6. Give Medication

Several readers, including Amber P., say that the types of treatments listed above did not relieve their babies' severe eczema, so they resorted to stronger medications. "We just recently took him to another doctor and she told us that what we're doing was great for the eczema (washing with Aveeno and using the Aveeno lotion, putting Vaseline on to keep it moisturized, getting rid of all fragrances — laundry detergent, lotion, everything that came into contact with him) but she said that sometimes it just isn't enough. So she suggested using a steroid cream called triamcinolone acetonide. Ever since we started using it, his face has completely cleared up and we have not had any breakouts in almost two weeks. It's the best stuff we could have asked for."

Other moms, like Montana mom Lindsy F., recommend an over-the-counter hydrocortisone cream: "Hydrocortisone works miracles! You don't even have to get a prescription for it. It's in the anti-itch cream, part of the health and beauty department." However, pediatrician and mom Helen T. advises that parents use it sparingly: "Just be aware of using cortisone cream in any format for any more than a short period; it will bring much needed relief but it is not a long-term cure as it can have side effects after many years of use and it treats the symptom, not the problem."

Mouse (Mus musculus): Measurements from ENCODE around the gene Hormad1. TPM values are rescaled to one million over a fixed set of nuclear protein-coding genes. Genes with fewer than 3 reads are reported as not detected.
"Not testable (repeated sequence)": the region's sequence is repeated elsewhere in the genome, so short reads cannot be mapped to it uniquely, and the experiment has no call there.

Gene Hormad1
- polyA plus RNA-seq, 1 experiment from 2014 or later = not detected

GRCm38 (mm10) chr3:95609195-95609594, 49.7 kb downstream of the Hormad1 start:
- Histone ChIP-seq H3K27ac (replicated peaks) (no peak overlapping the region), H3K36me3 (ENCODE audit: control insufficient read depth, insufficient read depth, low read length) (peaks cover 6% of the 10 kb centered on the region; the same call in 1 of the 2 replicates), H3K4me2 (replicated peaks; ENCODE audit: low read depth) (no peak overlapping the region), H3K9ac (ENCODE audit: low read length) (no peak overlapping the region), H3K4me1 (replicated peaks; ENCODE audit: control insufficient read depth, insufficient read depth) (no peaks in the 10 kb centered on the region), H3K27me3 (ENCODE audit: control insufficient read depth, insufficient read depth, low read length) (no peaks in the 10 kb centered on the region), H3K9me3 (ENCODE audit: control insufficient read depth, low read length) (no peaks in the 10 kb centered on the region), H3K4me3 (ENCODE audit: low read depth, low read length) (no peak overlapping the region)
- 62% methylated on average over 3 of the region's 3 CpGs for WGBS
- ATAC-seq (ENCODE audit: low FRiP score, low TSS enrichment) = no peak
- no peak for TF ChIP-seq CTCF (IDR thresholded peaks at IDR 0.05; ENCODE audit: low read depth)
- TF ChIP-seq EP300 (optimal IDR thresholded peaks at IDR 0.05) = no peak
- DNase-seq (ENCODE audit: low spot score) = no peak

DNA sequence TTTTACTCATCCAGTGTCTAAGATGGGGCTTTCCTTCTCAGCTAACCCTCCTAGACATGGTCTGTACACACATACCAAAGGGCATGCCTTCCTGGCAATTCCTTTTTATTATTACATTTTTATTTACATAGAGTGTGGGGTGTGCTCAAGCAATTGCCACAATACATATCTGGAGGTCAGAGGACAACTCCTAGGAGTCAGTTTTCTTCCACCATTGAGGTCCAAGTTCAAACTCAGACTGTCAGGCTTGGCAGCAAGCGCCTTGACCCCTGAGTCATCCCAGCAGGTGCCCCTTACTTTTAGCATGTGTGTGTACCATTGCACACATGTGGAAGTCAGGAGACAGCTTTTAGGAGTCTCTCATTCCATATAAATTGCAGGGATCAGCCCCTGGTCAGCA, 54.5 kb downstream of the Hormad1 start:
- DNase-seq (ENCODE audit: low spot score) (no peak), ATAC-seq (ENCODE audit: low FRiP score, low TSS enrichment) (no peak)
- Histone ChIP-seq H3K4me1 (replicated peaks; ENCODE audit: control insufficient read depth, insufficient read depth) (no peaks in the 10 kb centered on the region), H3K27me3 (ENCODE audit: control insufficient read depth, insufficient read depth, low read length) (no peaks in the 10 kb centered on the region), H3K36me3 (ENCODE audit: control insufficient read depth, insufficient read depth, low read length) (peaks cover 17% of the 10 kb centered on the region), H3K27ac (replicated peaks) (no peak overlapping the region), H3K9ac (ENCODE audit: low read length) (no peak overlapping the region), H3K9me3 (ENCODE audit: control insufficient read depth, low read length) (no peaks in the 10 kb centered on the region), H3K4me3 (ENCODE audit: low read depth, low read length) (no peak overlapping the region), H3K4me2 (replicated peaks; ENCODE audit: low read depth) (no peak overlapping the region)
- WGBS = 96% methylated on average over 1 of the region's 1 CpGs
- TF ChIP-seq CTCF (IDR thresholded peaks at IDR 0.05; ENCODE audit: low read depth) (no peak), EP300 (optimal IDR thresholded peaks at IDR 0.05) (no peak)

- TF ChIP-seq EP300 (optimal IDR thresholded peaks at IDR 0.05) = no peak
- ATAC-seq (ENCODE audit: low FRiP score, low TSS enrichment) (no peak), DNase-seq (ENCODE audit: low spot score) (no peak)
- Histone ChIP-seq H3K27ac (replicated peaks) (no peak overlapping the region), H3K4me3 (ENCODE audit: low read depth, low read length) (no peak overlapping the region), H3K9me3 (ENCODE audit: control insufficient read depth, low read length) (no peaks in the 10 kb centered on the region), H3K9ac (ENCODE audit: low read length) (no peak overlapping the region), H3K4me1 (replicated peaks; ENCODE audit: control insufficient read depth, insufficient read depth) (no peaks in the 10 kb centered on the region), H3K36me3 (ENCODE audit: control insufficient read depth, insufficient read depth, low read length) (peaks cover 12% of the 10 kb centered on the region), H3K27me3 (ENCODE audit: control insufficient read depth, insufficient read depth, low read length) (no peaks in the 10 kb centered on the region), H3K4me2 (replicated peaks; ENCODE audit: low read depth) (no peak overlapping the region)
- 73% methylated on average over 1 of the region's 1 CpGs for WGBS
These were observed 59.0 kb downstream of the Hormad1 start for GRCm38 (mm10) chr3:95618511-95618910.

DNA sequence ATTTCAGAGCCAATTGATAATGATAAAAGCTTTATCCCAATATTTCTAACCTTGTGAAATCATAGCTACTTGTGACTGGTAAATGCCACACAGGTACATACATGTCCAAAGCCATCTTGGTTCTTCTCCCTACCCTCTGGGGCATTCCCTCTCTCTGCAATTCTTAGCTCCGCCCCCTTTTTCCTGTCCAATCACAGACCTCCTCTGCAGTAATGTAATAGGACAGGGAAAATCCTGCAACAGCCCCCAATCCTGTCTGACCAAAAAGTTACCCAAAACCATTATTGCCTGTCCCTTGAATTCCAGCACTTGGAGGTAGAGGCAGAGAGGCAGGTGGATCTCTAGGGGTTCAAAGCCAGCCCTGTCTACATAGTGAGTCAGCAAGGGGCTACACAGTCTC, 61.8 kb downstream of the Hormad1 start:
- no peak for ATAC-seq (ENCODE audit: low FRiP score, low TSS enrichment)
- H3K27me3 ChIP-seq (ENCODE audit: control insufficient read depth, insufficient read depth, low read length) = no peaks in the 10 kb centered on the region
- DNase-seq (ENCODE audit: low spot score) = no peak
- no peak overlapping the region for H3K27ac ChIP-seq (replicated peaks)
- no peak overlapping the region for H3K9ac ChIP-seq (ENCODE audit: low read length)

Looking for more advice on baby rashes? From diaper rash to cradle cap, all kinds of skin conditions are discussed in Circle of Moms communities. Get started in communities like Kids With Skin Disorders, which has over 2,000 members.

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Join The Conversation
Mei38524 Mei38524 3 years
Agree that medication is necessary although it sounds 'unpopular' due to the negative news generated largely through phobia and by companies/ individuals who'd like to push their alternative solutions. There is potency and frequency of use, and having a knowledge of both can limit side effects of medication and offers a relatively quick reduction of eczema inflammation. For more on potency, see
milaBurke1374205622 milaBurke1374205622 4 years
I have a 6 month old baby and I am dealing with eczema with her it's not easy and can be very frustrating ,but i am using cortoderm 1% and is all gone ,for now ,her skin looks great ,I cant not say if is gone for good but until now her skin is all good after 2 days with this cream ,what a relieve good luck to all.
ElizabethBarclaySilva ElizabethBarclaySilva 5 years